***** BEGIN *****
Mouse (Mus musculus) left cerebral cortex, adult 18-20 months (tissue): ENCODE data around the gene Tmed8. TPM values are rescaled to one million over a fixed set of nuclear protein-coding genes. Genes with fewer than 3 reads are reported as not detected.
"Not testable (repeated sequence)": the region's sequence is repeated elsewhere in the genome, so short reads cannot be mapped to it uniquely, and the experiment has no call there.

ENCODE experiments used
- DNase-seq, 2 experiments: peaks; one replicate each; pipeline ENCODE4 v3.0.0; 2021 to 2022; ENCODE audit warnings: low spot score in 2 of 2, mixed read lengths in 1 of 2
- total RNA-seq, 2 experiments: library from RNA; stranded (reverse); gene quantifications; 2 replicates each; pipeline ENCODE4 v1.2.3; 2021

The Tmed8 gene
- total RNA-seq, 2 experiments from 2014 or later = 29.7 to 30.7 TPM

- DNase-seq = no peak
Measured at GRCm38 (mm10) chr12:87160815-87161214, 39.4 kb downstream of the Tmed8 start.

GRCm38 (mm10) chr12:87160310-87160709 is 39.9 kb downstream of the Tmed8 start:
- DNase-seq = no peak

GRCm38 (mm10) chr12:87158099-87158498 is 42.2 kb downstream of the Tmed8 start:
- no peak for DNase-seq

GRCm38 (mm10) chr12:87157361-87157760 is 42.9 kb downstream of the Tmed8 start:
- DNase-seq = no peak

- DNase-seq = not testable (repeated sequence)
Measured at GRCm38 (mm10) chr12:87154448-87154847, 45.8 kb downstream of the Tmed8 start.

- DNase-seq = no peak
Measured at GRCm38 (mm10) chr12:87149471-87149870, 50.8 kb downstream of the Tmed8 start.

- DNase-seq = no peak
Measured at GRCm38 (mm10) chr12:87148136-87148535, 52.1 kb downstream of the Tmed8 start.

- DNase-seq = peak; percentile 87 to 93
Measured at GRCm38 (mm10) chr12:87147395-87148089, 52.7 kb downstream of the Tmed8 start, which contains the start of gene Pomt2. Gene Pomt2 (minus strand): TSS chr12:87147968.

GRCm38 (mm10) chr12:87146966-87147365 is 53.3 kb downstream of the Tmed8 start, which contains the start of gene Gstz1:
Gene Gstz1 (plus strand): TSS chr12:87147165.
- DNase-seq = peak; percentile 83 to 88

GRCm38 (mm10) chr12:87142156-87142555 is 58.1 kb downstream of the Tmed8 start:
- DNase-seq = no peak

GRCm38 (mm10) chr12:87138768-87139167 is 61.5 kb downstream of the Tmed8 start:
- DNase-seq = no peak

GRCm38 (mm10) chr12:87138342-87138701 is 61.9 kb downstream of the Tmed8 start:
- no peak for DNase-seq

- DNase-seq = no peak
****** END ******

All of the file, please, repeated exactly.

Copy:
Mouse (Mus musculus) left cerebral cortex, adult 18-20 months (tissue): ENCODE data around the gene Tmed8. TPM values are rescaled to one million over a fixed set of nuclear protein-coding genes. Genes with fewer than 3 reads are reported as not detected.
"Not testable (repeated sequence)": the region's sequence is repeated elsewhere in the genome, so short reads cannot be mapped to it uniquely, and the experiment has no call there.

ENCODE experiments used
- DNase-seq, 2 experiments: peaks; one replicate each; pipeline ENCODE4 v3.0.0; 2021 to 2022; ENCODE audit warnings: low spot score in 2 of 2, mixed read lengths in 1 of 2
- total RNA-seq, 2 experiments: library from RNA; stranded (reverse); gene quantifications; 2 replicates each; pipeline ENCODE4 v1.2.3; 2021

The Tmed8 gene
- total RNA-seq, 2 experiments from 2014 or later = 29.7 to 30.7 TPM

- DNase-seq = no peak
Measured at GRCm38 (mm10) chr12:87160815-87161214, 39.4 kb downstream of the Tmed8 start.

GRCm38 (mm10) chr12:87160310-87160709 is 39.9 kb downstream of the Tmed8 start:
- DNase-seq = no peak

GRCm38 (mm10) chr12:87158099-87158498 is 42.2 kb downstream of the Tmed8 start:
- no peak for DNase-seq

GRCm38 (mm10) chr12:87157361-87157760 is 42.9 kb downstream of the Tmed8 start:
- DNase-seq = no peak

- DNase-seq = not testable (repeated sequence)
Measured at GRCm38 (mm10) chr12:87154448-87154847, 45.8 kb downstream of the Tmed8 start.

- DNase-seq = no peak
Measured at GRCm38 (mm10) chr12:87149471-87149870, 50.8 kb downstream of the Tmed8 start.

- DNase-seq = no peak
Measured at GRCm38 (mm10) chr12:87148136-87148535, 52.1 kb downstream of the Tmed8 start.

- DNase-seq = peak; percentile 87 to 93
Measured at GRCm38 (mm10) chr12:87147395-87148089, 52.7 kb downstream of the Tmed8 start, which contains the start of gene Pomt2. Gene Pomt2 (minus strand): TSS chr12:87147968.

GRCm38 (mm10) chr12:87146966-87147365 is 53.3 kb downstream of the Tmed8 start, which contains the start of gene Gstz1:
Gene Gstz1 (plus strand): TSS chr12:87147165.
- DNase-seq = peak; percentile 83 to 88

GRCm38 (mm10) chr12:87142156-87142555 is 58.1 kb downstream of the Tmed8 start:
- DNase-seq = no peak

GRCm38 (mm10) chr12:87138768-87139167 is 61.5 kb downstream of the Tmed8 start:
- DNase-seq = no peak

GRCm38 (mm10) chr12:87138342-87138701 is 61.9 kb downstream of the Tmed8 start:
- no peak for DNase-seq

- DNase-seq = no peak